Voter plan under attack

NAACP branch calls for three wards with black majorities

Redistricting hurry decried

Committee trying to redraw lines in time for fall elections

April 13, 2001|By Amanda J. Crawford | Amanda J. Crawford,SUN STAFF

The NAACP's Anne Arundel County branch called on Annapolis yesterday to create three mostly black voting districts and criticized city efforts to quickly redistrict in time for the fall elections.

The city's 11-member redistricting committee is scheduled to make its recommendation to the city council by May 1, in time for city election deadlines and county election board requirements before the Sept. 11 primary.

The National Association for the Advancement of Colored People said it doubted that the city could fairly redistrict in the condensed timetable and threatened to challenge in federal court any plan that diluted black influence in city wards.

"The African-American community has increased, and I don't see them doing the right thing given the timetable they are working on," said Michael Brown Sr., the NAACP branch's political action chairman. "If they pass a map that I think is not adequate, I will recommend to the chair that we sue."

Frederick C. Sussman, a lawyer who is chairman of the city's redistricting committee, said he was "extremely disappointed that the NAACP is threatening a lawsuit ... without even having the slightest idea of what recommendations the committee is going to make."

Sussman said that based on the committee's preliminary work, "it appears that three of the wards will have significant concentrations of minority residents." The plan is not refined enough to determine the exact percentages of white and minority populations in each ward, he said.

The redistricting committee has been meeting since January to reorganize the city's eight voting districts in time for the mayoral and aldermanic primary election. Recently released census data show a "gross disparity" in the population of the wards that calls into question the principle of "one man, one vote," Sussman said.

The largest population change since the 1990 census occurred in Ward 5 - a mostly black ward represented by white Republican Alderman Herbert H. McMillan - that encompasses most of the city fringes west of Forest Drive.

Ideally, each ward in the 35,838-person city should have a population of about 4,480. Ward 5 has a population of about 5,892 - 31.5 percent more than the ideal figure. The other mostly minority ward and the only other overpopulated ward is Ward 3, which is represented by African-American Democrat Samuel Gilmer. It is 6.4 percent overpopulated, with 4,765 residents. Eastport's Ward 8, which has the lowest population, has 4,022 residents - 10.2 percent less than ideal.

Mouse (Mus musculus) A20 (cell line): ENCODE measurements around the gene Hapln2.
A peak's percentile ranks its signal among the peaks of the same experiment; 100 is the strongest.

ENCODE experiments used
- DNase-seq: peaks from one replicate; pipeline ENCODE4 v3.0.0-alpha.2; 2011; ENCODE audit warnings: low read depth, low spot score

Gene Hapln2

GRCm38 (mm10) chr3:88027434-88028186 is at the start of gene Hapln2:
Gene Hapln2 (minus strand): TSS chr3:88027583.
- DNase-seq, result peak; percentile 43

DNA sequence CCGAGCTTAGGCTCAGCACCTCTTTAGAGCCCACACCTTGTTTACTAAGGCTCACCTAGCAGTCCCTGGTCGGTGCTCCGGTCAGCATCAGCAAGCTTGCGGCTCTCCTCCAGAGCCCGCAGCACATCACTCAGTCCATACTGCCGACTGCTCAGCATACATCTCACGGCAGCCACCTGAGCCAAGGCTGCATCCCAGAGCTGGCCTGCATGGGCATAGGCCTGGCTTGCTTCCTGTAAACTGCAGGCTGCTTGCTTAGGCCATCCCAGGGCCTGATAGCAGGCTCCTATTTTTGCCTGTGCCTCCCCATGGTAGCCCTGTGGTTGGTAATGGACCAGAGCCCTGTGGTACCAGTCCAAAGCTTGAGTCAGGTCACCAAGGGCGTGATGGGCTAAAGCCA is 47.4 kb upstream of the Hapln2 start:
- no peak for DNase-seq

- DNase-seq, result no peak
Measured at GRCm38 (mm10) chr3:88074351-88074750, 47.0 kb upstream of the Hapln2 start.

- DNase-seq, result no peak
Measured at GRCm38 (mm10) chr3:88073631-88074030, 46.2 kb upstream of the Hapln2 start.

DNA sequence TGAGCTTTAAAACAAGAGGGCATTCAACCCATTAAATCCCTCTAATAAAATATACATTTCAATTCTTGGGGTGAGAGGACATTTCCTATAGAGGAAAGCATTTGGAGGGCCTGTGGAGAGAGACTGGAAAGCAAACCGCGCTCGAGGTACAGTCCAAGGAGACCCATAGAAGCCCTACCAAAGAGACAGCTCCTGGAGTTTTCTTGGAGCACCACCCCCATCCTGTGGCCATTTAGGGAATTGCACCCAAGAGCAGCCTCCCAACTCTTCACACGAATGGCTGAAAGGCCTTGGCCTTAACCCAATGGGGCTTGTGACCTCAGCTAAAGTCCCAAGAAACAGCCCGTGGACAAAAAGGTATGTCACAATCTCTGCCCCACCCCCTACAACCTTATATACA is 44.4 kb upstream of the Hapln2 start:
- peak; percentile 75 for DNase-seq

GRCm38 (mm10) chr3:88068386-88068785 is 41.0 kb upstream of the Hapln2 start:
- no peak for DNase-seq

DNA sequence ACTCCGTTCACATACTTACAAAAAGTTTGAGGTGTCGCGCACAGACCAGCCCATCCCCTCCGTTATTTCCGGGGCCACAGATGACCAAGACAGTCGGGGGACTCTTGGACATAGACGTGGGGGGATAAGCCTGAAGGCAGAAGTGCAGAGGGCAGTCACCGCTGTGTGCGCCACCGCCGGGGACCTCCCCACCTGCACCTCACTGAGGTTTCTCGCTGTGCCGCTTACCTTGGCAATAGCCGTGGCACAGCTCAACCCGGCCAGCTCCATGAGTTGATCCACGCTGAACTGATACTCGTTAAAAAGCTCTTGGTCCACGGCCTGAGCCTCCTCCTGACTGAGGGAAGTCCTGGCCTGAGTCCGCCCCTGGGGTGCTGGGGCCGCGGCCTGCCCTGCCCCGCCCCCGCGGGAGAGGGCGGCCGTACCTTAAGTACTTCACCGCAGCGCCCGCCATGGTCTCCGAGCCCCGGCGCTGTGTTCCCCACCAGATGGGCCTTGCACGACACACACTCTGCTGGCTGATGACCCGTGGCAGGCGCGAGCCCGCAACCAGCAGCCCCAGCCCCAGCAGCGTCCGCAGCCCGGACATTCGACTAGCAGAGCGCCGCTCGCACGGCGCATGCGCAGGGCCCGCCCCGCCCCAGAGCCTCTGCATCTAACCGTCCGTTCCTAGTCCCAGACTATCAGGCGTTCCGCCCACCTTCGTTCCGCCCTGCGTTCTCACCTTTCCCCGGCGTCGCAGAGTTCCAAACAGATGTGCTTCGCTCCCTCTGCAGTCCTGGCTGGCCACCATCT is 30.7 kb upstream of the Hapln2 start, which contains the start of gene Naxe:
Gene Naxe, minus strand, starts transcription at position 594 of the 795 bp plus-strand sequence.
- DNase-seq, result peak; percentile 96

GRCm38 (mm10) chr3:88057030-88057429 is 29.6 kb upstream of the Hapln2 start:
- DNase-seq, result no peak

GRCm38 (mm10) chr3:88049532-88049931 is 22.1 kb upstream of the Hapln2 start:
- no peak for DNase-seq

"The current census figures show a gross disparity between wards that the NAACP should find offensive," Sussman said. "The one-man, one-vote principle perhaps is being compromised more in Wards 3 and 5 as they currently exist in the city than in any other ward."

For the city not to make "every effort to alter the ward lines before this election to provide for more equal representation would be a disservice to residents of those wards," Sussman said.

But Brown noted that the city is not required to redistrict before the election and said the NAACP would prefer the committee take its time and do it right. He said he saw no reason to rush the redistricting process, since the mostly black wards would stay intact.

Asked why he thought that the redistricting would not live up to his expectations, Brown said he has heard negative things about the inner politics of the committee and has been jaded by past redistricting conflicts.

He said he wants to see districts that give African-Americans a "fair shot of electing someone of like mind. If it is something that is clearly off the wall, something that rapes the black community, I won't stand for it," he said.

Brown pointed to a successful 1984 lawsuit filed by Carl O. Snowden and others that led to the creation of the two mostly black wards. "At that time, the city's population was almost one-third African-American," said Snowden, special assistant to the county executive. "The proposed plans they were putting forward would have only created one majority African-American ward. We filed a lawsuit challenging the city's redistricting plan."

The city redistricted again, creating the black wards, and entered into a consent decree. Snowden then went on to represent Ward 5 on the city council.

Last year, the city's black population increased to 11,267 from 10,964 in 1990, but as a percentage of the total city population it dropped to 31 percent from 33 percent. Daria Hardin, city census liaison and chief of comprehensive planning for the Department of Planning and Zoning, said this could be attributed to the growth of the city's Asian and Pacific Islander population - up to 666 from 445 in 1990 - or to the new option in 2000 that allowed 597 city residents to declare more than one race on census forms.

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